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Jackson Armory Arts Village

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1842–present; 2007–2008 adaptive reuse and rehabilitation, Elisabeth Knibbe of Quinn Evans. 100 Armory Ct., between 600 and 628 N. Mechanic St.

On a thirty-five-acre site on the Grand River four blocks from the center of Jackson, an abandoned and blighted industrial complex and former prison were converted into a center for arts, culture, and creative industries that also includes housing and retail businesses after art space projects like the Torpedo Factory in Alexandria, Virginia. Armory Arts Village stands on the nineteen-acre site of the walled Jackson State Prison where inmates slept by night and workshops where they labored by day making binder twine, farm implements, furniture, and the like. The gable-roofed west cell block (1842) once held 328 tiny cast-iron cells. The stone walls and guard towers of the prison remain. The prison occupied the space until the 1920s and an armory since the 1930s. The Enterprise Group converted the former prison into a subsidized housing complex for artists with sixty-two loft apartments. Because of its “civic energy,” that is, its walkability, diversity, and offering of cultural and business opportunities, the project received funding through the governor's Cool Cities program. The city will link the project to its Grand River walk and downtown.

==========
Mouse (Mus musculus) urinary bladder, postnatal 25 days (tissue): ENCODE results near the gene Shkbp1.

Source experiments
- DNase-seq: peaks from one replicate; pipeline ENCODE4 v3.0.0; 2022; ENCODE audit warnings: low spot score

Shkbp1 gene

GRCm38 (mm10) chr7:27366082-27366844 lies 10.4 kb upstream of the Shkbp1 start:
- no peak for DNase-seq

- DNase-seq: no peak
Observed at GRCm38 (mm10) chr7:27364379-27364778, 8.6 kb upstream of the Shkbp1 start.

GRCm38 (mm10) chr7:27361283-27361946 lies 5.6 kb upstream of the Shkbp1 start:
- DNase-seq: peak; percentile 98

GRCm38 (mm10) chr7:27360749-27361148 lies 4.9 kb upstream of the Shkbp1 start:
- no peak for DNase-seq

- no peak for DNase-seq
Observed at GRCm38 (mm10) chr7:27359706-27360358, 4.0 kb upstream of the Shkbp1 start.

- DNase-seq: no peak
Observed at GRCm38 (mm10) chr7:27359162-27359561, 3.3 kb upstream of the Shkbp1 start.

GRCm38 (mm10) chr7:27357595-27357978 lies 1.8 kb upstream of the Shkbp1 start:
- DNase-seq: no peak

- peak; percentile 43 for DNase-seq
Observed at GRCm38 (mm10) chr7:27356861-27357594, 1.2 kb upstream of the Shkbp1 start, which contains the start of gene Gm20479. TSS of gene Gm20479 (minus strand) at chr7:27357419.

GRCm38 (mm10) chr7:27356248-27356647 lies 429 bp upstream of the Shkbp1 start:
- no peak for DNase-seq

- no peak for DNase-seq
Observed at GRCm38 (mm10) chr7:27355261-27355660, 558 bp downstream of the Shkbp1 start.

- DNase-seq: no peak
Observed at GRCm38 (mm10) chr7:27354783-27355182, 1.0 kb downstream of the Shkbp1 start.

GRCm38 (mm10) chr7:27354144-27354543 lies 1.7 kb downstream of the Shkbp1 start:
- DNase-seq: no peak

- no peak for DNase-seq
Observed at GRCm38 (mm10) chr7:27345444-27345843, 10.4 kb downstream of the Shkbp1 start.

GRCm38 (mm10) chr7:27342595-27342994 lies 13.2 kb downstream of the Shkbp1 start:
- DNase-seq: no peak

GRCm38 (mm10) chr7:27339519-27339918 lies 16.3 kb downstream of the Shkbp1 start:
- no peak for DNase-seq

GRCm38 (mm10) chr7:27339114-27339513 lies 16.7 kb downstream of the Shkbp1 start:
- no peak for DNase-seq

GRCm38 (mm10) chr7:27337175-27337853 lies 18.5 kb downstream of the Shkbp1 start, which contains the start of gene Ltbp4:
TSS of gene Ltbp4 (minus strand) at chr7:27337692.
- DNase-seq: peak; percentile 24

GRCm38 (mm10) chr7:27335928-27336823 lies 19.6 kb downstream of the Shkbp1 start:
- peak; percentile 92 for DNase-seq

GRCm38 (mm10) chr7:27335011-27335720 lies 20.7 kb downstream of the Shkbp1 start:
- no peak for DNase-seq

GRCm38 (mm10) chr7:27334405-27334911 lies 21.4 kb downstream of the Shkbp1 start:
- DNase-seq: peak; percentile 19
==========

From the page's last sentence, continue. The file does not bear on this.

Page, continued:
Writing Credits

Author: 
Kathryn Bishop Eckert

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